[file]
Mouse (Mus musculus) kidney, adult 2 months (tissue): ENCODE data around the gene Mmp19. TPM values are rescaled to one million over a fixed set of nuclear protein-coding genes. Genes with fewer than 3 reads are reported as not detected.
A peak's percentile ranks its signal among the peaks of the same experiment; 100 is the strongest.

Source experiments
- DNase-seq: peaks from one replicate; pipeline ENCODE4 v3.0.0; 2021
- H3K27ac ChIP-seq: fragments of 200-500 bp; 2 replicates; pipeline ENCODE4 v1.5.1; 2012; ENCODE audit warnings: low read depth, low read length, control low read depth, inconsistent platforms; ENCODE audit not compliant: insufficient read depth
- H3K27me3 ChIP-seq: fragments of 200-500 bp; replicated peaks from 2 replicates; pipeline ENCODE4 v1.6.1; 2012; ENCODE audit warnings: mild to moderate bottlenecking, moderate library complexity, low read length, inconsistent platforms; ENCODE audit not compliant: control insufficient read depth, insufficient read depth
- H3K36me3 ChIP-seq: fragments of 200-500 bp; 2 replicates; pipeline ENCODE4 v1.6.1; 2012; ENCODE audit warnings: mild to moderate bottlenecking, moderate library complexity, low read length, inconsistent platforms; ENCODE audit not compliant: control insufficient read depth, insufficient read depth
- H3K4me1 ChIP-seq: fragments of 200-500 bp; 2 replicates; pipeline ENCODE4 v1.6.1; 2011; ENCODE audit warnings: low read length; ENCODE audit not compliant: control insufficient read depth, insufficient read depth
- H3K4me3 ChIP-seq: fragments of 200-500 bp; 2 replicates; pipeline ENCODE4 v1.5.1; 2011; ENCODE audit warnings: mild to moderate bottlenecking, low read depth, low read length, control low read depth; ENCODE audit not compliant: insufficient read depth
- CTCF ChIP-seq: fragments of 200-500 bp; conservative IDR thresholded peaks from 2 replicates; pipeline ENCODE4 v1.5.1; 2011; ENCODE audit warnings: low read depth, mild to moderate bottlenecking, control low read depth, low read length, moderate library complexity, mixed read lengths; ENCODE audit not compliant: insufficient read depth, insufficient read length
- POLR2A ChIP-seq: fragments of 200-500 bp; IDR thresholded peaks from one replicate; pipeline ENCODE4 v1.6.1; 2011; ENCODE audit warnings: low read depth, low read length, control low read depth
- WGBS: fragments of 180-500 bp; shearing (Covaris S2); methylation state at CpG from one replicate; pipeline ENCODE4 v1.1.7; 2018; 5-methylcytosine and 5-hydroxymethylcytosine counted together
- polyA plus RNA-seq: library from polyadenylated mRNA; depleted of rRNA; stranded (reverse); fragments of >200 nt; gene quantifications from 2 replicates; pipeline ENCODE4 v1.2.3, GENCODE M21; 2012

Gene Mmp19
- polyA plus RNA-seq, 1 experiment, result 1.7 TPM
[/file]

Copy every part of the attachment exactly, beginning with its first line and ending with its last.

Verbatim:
Mouse (Mus musculus) kidney, adult 2 months (tissue): ENCODE data around the gene Mmp19. TPM values are rescaled to one million over a fixed set of nuclear protein-coding genes. Genes with fewer than 3 reads are reported as not detected.
A peak's percentile ranks its signal among the peaks of the same experiment; 100 is the strongest.

Source experiments
- DNase-seq: peaks from one replicate; pipeline ENCODE4 v3.0.0; 2021
- H3K27ac ChIP-seq: fragments of 200-500 bp; 2 replicates; pipeline ENCODE4 v1.5.1; 2012; ENCODE audit warnings: low read depth, low read length, control low read depth, inconsistent platforms; ENCODE audit not compliant: insufficient read depth
- H3K27me3 ChIP-seq: fragments of 200-500 bp; replicated peaks from 2 replicates; pipeline ENCODE4 v1.6.1; 2012; ENCODE audit warnings: mild to moderate bottlenecking, moderate library complexity, low read length, inconsistent platforms; ENCODE audit not compliant: control insufficient read depth, insufficient read depth
- H3K36me3 ChIP-seq: fragments of 200-500 bp; 2 replicates; pipeline ENCODE4 v1.6.1; 2012; ENCODE audit warnings: mild to moderate bottlenecking, moderate library complexity, low read length, inconsistent platforms; ENCODE audit not compliant: control insufficient read depth, insufficient read depth
- H3K4me1 ChIP-seq: fragments of 200-500 bp; 2 replicates; pipeline ENCODE4 v1.6.1; 2011; ENCODE audit warnings: low read length; ENCODE audit not compliant: control insufficient read depth, insufficient read depth
- H3K4me3 ChIP-seq: fragments of 200-500 bp; 2 replicates; pipeline ENCODE4 v1.5.1; 2011; ENCODE audit warnings: mild to moderate bottlenecking, low read depth, low read length, control low read depth; ENCODE audit not compliant: insufficient read depth
- CTCF ChIP-seq: fragments of 200-500 bp; conservative IDR thresholded peaks from 2 replicates; pipeline ENCODE4 v1.5.1; 2011; ENCODE audit warnings: low read depth, mild to moderate bottlenecking, control low read depth, low read length, moderate library complexity, mixed read lengths; ENCODE audit not compliant: insufficient read depth, insufficient read length
- POLR2A ChIP-seq: fragments of 200-500 bp; IDR thresholded peaks from one replicate; pipeline ENCODE4 v1.6.1; 2011; ENCODE audit warnings: low read depth, low read length, control low read depth
- WGBS: fragments of 180-500 bp; shearing (Covaris S2); methylation state at CpG from one replicate; pipeline ENCODE4 v1.1.7; 2018; 5-methylcytosine and 5-hydroxymethylcytosine counted together
- polyA plus RNA-seq: library from polyadenylated mRNA; depleted of rRNA; stranded (reverse); fragments of >200 nt; gene quantifications from 2 replicates; pipeline ENCODE4 v1.2.3, GENCODE M21; 2012

Gene Mmp19
- polyA plus RNA-seq, 1 experiment, result 1.7 TPM